The latest thinking from Greenspring Advisors.

Five Things Your Financial Advisor Should Be Doing

J. Patrick Collins Jr., CFP®, EA

There are a good number of articles on the internet about how to choose a financial advisor. I thought I would write one on what you should expect from your advisor if you already have one. We believe there are some key areas that all comprehensive advisors should be monitoring for their clients. Let’s dig into them:

1. Written financial goals– in the famous exchange in Alice in Wonderland, the Cheshire Cat says to Alice, “If you don’t know where you are going, any road will take you there”. Clients need to have written financial goals so advisors know if they are following the correct path. Even more important, they need to be real. There is no point in writing down goals that you aren’t really committed to. Goals need to be clearly articulated and prioritized. Saying you want to retire may be a good start but a financial advisor should help you determine whether buying that second home is more important than retiring at 65 versus 68.

2. Financial projections– projections are just a set of assumptions about the future that we believe are most likely to happen at a given point in time. By the time you wake up the next day they are stale. They get even more stale every day thereafter. Investment returns don’t work out like you plan, you get a new job, you son decides to go to a private university. These are just a few of the assumptions that could prove not to work out like you initially plan. You might ask, why create projections if they change so quickly? Two reasons- first, they let us know if our current path is moving in the right general direction. Second, they tell us what changes need to be made to get us back on path. Once they are completed, your financial advisor should be updating them on an annual basis to determine a) if there assumptions were accurate and b) what (if any) course corrections need to be made.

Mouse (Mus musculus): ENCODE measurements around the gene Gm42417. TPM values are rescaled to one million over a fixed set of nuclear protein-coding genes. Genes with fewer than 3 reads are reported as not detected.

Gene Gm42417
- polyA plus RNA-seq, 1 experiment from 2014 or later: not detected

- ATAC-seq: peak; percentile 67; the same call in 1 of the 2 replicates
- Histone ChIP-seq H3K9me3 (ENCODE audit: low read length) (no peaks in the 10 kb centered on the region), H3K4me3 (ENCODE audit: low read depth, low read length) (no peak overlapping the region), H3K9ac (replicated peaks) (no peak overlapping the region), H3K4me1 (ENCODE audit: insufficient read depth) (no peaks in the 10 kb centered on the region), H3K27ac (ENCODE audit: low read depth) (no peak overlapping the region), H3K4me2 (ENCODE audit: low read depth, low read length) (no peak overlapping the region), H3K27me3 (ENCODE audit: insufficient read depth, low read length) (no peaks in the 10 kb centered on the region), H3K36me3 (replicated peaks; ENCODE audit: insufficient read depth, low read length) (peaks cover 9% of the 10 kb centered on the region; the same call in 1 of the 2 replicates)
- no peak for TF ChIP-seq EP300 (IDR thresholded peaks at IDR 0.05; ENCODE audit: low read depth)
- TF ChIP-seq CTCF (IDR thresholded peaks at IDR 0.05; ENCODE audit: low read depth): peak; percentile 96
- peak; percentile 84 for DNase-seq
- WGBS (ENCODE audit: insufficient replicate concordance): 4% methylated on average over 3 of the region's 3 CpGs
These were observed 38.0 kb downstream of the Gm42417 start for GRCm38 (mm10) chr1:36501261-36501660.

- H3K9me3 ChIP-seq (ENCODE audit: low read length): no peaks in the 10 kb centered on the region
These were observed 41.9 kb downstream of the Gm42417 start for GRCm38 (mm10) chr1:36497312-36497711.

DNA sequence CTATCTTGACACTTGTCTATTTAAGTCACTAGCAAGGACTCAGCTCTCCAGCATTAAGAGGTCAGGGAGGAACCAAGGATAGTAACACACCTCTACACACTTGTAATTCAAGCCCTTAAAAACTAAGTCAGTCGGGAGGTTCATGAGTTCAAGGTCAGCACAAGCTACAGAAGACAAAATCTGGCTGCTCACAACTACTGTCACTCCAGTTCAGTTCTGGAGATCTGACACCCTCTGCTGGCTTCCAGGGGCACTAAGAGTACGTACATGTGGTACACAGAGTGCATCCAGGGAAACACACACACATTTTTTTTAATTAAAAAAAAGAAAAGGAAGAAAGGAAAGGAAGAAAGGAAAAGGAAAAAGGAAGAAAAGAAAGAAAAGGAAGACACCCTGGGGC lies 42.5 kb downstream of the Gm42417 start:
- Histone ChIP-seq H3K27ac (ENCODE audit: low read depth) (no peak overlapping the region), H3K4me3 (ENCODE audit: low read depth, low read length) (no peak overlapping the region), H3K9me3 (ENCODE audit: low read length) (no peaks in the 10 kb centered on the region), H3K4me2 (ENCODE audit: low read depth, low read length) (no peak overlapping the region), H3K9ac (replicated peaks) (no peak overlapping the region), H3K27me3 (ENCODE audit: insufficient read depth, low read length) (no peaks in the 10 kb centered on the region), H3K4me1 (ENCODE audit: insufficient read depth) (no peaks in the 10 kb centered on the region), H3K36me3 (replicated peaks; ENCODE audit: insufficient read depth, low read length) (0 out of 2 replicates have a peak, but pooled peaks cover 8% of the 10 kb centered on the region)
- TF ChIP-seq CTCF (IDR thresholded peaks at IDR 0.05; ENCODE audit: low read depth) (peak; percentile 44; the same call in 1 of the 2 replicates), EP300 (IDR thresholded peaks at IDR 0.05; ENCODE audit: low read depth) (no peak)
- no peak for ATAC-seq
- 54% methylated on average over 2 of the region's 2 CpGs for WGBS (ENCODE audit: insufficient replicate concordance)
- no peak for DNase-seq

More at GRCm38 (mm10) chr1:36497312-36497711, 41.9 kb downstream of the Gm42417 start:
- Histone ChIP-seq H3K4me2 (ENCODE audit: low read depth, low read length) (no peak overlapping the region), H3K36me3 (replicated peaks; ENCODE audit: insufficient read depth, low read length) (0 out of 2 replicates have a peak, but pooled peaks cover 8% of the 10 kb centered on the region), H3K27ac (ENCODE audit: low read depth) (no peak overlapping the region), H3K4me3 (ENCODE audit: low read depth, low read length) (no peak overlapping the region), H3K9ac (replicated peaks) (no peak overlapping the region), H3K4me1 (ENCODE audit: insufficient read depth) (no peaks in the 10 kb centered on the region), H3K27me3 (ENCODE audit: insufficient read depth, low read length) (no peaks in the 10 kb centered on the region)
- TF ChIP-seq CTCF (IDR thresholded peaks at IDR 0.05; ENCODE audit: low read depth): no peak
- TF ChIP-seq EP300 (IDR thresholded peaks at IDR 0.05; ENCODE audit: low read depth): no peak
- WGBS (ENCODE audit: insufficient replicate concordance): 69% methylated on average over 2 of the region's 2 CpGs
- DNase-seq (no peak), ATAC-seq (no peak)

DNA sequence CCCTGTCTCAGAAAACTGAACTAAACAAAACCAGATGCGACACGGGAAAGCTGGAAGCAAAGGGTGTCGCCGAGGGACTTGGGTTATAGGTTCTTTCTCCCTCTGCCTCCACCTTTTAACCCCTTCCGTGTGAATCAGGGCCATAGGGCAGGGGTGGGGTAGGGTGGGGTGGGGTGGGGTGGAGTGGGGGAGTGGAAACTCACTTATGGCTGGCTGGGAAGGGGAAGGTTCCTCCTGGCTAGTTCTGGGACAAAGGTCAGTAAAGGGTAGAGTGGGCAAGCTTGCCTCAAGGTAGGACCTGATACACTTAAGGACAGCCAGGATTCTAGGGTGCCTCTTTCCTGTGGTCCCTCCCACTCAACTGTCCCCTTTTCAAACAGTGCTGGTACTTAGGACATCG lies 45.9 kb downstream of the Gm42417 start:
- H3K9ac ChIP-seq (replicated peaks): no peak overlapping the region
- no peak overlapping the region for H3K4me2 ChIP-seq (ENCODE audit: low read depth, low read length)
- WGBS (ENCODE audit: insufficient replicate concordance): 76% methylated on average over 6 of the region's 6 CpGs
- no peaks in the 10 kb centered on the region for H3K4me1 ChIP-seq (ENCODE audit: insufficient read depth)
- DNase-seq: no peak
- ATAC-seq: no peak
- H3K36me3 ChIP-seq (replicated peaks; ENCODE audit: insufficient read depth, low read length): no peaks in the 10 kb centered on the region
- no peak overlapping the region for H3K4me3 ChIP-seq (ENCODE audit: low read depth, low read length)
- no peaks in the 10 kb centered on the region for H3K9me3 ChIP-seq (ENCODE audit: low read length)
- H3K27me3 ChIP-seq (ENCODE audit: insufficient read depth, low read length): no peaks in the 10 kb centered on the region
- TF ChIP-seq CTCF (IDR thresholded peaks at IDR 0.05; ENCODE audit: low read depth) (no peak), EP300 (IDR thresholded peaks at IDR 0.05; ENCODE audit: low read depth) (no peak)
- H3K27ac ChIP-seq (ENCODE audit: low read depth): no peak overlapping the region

3. Tying investments to the financial plan– too often advisors lead with the investment portfolio. Before you invest, you need to know what you are investing for. Determining what rate of return is required to achieve the goals you have set out in your plan is a good start. From that point a portfolio can be developed that has the highest level of probability to achieve those goals. A good financial advisor should be laser focused on the relationship between your financial goals and the investment portfolio.

4. Managing ongoing tax liability– you can’t be a real financial advisor without factoring in taxes. For most of our clients, taxes cost them 20-40 percent of their income. Understanding how to minimize that liability requires knowledge of the tax code and how to apply it to items like investment products, account types, retirement income withdrawal strategies, retirement plan design and private investment opportunities.

5. Reporting progress– if an advisor is doing true financial planning, they will constantly have action plans they are implementing for a client and targets they should be tracking. If their plan is calling for a 6% annual return, are they on track, exceeding or behind? Other items that should be tracked are savings goals, debt management ratios, and the probability a goal will be achieved. An advisor should be providing their clients ongoing progress reports on both their investments and their financial plan. If not, how will you know if you are on-track?

There are of course other areas an advisor could help their clients in, but we believe these five items are key areas of focus for any advisor-client relationship. Too often advisors focus solely on investments. While investments are important, we have found that most clients want to understand much broader questions: am I on track to meet my goals? Is there anything I should be doing to get my finances in order? Is my family protected if something went wrong with my plan like a death or disability? A good financial advisor should answer these questions for you. Not just once, but these should be foundational issues that are continually monitored, reported on and discussed.